In spite of the importance of resistance to tetracycline among clinical isolate, a few data are available on the phenotypic and genotypic characterization of tetracycline among multi drug resistance A. baumannii (MDRAB) infections. Because of limited use of tetracyclines in MDRAB infections, resistance to these antibacterial agents is not routinely monitored. [2] According to published data there are insignificant documents about the role of the efflux pumps among tetracycline resistant A. baumannii isolates in Iran. The aim of this study was the investigation of AdeABC efflux system genes distribution and their function in tetracycline resistant A. baumannii isolates.


   Materials and Methods Top


Bacterial isolates and laboratory identification

A total of ninety eight A. baumannii isolates were collected from burn infection in Motahari hospital (65 isolates) and VAP in RasoulAkram hospital (33 isolates) in Tehran during August 2010 to July 2011. Bacterial isolates were identified as A. baumannii using biochemical reactions, including oxidase test, Triple Sugar Iron (TSI), SIM and Oxidation-Fermentation (OF) test [6] and finally confirmed by PCR amplification of blaOXA-51-like gene. [9]

Antimicrobial susceptibility tests

The susceptibility of A. baumannii isolates to tetracycline (30 μg) (Mast, Merseyside, U.K) was tested using the standard agar disk diffusion and minimum inhibitory concentration (MIC) of tetracycline was performed by agar dilution method on Mueller-Hinton (M-H) agar (Merck, Germany) according to the Clinical and Laboratory Standard Institute (CLSI). [10] Tetracycline was purchased from Sigma, Aldrich Germany. A. baumannii ATCC 19606 and Pseudomonas aeruginosa ATCC 27853 strains was used as quality control references for susceptibility testing.

PCR analysis of AdeABC efflux pump and nucleotide sequencing

The standard PCR assay was performed using specific primers for detection of structural adeB gene and two regulatory genes, adeR and adeS belong to AdeABC system in tetracycline-resistant A. baumannii isolates the DNA amplification instrument Mastercycler gradient to detect one structural (adeB) and two regulatory (adeR and adeS) genes of AdeABC. The genomic DNAs for PCR were prepared by boiling method. Three pairs of oligonucleotide primers used for the reactions are listed in [Table 1]. The PCR was performed in a reaction mixture with total volume of 25 μl containing 2x Master Mix Red (Ampliqon, Denmark) (containing 10 pmolTaq DNA Polymerase), 0.5 mM of each primer and 1 μl of DNA suspension.The PCR program was performed as follows: Initial denaturation at 94°C for 5 minutes; 30 cycles containing of denaturation at 94°C for 1 minute, annealing at 57°C for 1 minute, and extension at 72°C for 1 minute; followed by a final extension at 72°C for 5 minute. The amplified products were subjected to electrophoresis in 1% agarose gels.
Table 1: Primers used for PCR amplification

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Inhibitory effects of CCCP

Efflux pump system function was evaluated by MICs to tetracycline with and without treatment of efflux pumps inhibitor carbonyl cyanide 3-chlorophenylhydrazone (CCCP) (Sigma-Aldrich Germany) according to modified method performed in previous studies. [11],[12] Briefly, 50 μg/ml of CCCP was added into each M-H agar plate containing tetracycline concentration from 0.5 to 1024 μg/ml. Then, MIC of tetracycline was determined for all clinical isolates. A. baumannii ATCC 19606 was used as a control and plates without CCCP were used as negative control. The inhibitory effect of CCCP on efflux pump should be determined by two-fold or greater reduction in MICs value after treatment with CCCP. [13]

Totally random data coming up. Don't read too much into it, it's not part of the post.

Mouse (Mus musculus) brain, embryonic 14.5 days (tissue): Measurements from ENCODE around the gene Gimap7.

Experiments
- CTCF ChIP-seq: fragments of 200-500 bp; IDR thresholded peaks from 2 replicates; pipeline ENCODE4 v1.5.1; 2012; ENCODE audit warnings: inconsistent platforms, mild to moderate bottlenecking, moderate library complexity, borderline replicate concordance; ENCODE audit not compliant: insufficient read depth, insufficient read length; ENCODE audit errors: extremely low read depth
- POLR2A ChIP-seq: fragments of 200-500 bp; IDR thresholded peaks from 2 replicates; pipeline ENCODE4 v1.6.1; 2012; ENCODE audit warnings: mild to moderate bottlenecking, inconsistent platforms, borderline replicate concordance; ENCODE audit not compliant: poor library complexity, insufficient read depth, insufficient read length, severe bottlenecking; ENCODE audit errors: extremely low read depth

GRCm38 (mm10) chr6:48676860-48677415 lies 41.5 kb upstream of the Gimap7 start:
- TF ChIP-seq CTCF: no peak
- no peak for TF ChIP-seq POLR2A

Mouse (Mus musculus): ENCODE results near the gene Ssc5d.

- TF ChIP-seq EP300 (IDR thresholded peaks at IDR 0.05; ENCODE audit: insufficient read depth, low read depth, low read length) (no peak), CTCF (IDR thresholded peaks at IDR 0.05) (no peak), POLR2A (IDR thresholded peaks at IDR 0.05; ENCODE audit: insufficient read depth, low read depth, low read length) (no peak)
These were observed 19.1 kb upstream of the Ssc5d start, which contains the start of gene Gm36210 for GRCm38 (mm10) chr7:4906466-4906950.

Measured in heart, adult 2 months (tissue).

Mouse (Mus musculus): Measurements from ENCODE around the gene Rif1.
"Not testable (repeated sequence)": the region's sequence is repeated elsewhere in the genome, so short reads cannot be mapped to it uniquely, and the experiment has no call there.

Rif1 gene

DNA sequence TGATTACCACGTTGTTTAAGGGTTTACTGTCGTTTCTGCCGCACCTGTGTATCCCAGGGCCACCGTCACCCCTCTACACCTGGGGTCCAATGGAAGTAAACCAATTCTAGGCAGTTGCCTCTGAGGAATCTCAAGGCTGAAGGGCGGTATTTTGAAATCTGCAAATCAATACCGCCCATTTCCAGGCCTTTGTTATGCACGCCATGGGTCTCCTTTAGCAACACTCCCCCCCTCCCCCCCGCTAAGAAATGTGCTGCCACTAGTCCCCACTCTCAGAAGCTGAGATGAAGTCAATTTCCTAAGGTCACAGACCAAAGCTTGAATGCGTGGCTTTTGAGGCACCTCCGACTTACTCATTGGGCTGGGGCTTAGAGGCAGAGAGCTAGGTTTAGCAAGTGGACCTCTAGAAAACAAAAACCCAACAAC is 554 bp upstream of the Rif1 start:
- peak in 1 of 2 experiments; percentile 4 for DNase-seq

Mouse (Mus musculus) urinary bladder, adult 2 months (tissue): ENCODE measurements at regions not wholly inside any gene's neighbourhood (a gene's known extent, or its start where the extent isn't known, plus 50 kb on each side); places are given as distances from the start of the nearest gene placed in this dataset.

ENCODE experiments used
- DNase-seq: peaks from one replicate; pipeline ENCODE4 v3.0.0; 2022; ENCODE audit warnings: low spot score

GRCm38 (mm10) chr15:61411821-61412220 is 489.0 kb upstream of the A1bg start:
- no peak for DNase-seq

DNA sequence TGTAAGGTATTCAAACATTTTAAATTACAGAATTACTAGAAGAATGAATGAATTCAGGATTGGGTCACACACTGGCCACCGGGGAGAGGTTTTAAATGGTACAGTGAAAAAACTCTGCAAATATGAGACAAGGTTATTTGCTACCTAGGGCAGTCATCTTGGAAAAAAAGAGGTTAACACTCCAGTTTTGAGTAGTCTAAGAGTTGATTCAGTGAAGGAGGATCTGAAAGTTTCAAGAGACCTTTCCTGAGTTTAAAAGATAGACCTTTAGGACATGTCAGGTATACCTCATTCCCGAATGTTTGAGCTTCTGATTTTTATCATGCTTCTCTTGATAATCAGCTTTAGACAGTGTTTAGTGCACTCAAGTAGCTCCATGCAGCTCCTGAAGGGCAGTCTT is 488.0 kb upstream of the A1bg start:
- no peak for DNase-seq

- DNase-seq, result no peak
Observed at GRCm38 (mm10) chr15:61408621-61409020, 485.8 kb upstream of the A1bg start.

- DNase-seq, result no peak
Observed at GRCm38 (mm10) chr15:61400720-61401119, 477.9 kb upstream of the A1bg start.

Results and Discussion Top


Bacterial isolates and antimicrobial susceptibility assay

Antibiotic resistance is a major challenge in treating infections caused by gram negative bacteria, including A. baumannii . [2] According to various studies, the rate of mortality because of MDR A. baumannii infections in patients hospitalized in burn and intensive care units has been increased. [14] In fact, the huge spread of these bacteria that are responsible for nosocomial infections is of great concern worldwide. [15]

As shown in [Table 1] and [Table 2], approximately 48% (47out of 98) of isolates showed resistance to tetracycline which 14 (14.2%) isolates were corresponded to burn infection and the remaining 33 (33.8%) strains were isolated from VAP [Table 2] and [Table 3]. In the present study, the rate of resistance among burn samples was lower than ventilator associated pneumonia (VAP). It indicates that resistant strains significantly belong to VAP samples. Resistance rate observed in this study was much lower than other reports from USA, UK and Italy with 85.5%, 84% and 75%, respectively, [16],[17],[18] but was more than the rate (34.7%) reported by Asadollahi and colleagues. [11] Nevertheless, our susceptibility test results are similar to the results (55%) reported by Yagang Chen and colleagues. [13] Although the widespread prevalence of resistant Acinetobacter spp. in hospital particularly in Intensive Care Units (ICUs) is due to high resistance rate of these organisms to environmental conditions but there are predisposing factors in acquisition of resistant strains infections significantly including mechanical ventilation and surgical procedures. [6]